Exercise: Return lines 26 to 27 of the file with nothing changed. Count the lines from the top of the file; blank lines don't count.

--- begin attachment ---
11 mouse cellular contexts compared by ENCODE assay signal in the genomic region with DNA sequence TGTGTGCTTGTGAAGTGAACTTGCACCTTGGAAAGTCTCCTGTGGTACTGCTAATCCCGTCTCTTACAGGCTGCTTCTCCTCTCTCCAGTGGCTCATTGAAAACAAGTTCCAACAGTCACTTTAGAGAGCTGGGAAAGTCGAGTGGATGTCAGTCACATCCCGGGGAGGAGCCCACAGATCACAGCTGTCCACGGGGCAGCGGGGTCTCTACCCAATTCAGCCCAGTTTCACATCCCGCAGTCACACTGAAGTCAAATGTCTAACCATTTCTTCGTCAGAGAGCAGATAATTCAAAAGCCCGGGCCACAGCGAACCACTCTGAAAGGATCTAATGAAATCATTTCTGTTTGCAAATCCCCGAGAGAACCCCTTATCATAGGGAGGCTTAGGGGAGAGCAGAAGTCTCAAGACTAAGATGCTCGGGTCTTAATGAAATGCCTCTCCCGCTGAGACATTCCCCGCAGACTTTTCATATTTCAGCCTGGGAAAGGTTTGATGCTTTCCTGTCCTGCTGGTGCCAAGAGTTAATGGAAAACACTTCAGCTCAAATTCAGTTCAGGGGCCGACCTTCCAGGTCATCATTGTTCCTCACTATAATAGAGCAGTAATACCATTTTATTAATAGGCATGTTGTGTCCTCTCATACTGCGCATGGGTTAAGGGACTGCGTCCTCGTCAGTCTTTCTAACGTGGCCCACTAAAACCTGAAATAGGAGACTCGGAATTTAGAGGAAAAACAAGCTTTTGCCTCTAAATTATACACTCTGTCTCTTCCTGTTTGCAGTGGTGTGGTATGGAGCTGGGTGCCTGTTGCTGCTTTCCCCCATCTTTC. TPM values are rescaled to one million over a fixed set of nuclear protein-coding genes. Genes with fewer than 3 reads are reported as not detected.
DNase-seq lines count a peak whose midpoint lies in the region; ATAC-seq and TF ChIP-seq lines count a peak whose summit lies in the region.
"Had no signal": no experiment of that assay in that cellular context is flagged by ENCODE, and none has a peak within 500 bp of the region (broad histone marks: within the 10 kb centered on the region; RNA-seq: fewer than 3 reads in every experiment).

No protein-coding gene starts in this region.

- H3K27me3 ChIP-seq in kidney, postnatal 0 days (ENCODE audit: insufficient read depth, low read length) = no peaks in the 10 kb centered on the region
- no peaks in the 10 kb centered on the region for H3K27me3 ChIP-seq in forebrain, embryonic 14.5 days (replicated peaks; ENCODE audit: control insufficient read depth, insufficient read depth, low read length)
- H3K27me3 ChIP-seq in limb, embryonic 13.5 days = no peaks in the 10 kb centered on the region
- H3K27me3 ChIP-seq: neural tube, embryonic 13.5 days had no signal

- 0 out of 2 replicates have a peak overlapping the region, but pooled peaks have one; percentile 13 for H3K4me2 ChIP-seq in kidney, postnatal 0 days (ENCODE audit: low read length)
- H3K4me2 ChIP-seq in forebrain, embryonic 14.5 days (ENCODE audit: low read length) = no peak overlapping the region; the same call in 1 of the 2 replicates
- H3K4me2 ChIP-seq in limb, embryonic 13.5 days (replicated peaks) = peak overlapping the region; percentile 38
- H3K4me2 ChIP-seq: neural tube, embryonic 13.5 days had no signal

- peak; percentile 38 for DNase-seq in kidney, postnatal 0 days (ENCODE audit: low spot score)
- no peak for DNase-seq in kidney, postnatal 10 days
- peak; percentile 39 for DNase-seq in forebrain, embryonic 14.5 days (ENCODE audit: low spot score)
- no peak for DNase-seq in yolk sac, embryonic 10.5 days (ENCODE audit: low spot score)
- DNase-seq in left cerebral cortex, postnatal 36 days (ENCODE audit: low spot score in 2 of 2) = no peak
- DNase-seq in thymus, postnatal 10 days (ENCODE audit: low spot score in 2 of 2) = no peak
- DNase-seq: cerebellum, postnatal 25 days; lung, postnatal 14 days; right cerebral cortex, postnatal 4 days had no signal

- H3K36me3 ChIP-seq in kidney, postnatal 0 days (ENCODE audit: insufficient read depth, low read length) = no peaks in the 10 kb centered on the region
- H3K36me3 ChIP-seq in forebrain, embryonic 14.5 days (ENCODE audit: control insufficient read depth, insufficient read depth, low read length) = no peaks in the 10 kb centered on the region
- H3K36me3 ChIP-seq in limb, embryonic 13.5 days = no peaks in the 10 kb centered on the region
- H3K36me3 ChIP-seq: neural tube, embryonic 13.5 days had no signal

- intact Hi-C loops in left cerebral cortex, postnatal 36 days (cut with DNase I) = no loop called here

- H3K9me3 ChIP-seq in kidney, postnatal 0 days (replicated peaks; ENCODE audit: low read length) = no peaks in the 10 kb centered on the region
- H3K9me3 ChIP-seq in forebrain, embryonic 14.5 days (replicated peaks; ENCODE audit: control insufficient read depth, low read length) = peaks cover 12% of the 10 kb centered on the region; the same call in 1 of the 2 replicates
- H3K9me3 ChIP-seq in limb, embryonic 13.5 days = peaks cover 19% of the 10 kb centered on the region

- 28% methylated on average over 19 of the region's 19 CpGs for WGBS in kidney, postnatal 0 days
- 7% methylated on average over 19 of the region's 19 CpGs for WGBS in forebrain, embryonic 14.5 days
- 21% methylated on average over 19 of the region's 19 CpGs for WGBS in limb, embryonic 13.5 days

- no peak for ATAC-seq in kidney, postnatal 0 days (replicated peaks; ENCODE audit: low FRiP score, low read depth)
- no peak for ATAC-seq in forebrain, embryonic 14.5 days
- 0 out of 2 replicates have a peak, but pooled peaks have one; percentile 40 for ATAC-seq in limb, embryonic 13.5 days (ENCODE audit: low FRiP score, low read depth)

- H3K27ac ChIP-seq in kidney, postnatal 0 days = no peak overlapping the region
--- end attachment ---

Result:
- H3K9me3 ChIP-seq in forebrain, embryonic 14.5 days (replicated peaks; ENCODE audit: control insufficient read depth, low read length) = peaks cover 12% of the 10 kb centered on the region; the same call in 1 of the 2 replicates
- H3K9me3 ChIP-seq in limb, embryonic 13.5 days = peaks cover 19% of the 10 kb centered on the region